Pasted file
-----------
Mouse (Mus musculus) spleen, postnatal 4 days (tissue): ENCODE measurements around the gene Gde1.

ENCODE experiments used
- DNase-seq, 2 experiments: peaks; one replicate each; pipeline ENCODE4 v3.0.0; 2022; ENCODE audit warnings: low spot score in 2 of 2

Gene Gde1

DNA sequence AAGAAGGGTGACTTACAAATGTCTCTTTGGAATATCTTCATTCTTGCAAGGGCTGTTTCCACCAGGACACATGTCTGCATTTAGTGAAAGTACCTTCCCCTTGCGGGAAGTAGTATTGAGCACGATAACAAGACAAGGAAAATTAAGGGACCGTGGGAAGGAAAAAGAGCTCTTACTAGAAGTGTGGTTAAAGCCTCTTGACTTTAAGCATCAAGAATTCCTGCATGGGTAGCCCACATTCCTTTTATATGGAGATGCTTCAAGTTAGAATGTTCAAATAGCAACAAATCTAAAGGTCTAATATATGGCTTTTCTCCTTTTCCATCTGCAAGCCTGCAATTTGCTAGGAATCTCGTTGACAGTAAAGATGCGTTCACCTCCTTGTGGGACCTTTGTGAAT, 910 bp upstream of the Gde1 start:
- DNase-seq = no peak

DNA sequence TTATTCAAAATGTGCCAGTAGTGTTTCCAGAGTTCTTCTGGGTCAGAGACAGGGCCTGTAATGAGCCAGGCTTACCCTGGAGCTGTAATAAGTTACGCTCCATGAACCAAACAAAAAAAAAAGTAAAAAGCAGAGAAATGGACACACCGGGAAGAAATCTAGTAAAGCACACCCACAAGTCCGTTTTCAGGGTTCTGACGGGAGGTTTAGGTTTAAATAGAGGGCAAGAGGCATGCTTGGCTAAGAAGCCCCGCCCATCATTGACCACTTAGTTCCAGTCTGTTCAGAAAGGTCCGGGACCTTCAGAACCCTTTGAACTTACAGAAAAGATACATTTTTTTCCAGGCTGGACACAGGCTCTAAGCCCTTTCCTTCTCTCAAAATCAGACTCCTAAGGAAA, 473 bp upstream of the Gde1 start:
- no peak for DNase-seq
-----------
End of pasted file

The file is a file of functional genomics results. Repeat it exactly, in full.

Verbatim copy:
Mouse (Mus musculus) spleen, postnatal 4 days (tissue): ENCODE measurements around the gene Gde1.

ENCODE experiments used
- DNase-seq, 2 experiments: peaks; one replicate each; pipeline ENCODE4 v3.0.0; 2022; ENCODE audit warnings: low spot score in 2 of 2

Gene Gde1

DNA sequence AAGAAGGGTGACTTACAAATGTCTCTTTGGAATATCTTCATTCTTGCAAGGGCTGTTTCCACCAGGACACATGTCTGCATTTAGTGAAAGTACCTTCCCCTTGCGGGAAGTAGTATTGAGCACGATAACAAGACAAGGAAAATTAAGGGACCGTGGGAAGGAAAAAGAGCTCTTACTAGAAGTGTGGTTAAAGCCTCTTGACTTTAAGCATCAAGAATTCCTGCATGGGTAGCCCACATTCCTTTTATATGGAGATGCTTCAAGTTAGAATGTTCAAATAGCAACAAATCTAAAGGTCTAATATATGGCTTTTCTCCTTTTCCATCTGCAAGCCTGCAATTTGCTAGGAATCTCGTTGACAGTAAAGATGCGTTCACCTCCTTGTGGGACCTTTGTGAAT, 910 bp upstream of the Gde1 start:
- DNase-seq = no peak

DNA sequence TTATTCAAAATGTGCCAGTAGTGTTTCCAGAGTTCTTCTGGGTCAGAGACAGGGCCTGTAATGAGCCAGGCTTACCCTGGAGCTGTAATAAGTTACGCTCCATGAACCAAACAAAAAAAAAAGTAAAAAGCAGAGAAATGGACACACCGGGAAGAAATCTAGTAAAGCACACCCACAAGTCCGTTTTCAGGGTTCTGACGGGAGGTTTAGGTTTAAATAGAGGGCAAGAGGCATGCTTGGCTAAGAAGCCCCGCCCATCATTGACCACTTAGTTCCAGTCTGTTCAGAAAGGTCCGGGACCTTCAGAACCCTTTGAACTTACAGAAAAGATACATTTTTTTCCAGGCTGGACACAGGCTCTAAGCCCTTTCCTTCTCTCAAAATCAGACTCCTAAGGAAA, 473 bp upstream of the Gde1 start:
- no peak for DNase-seq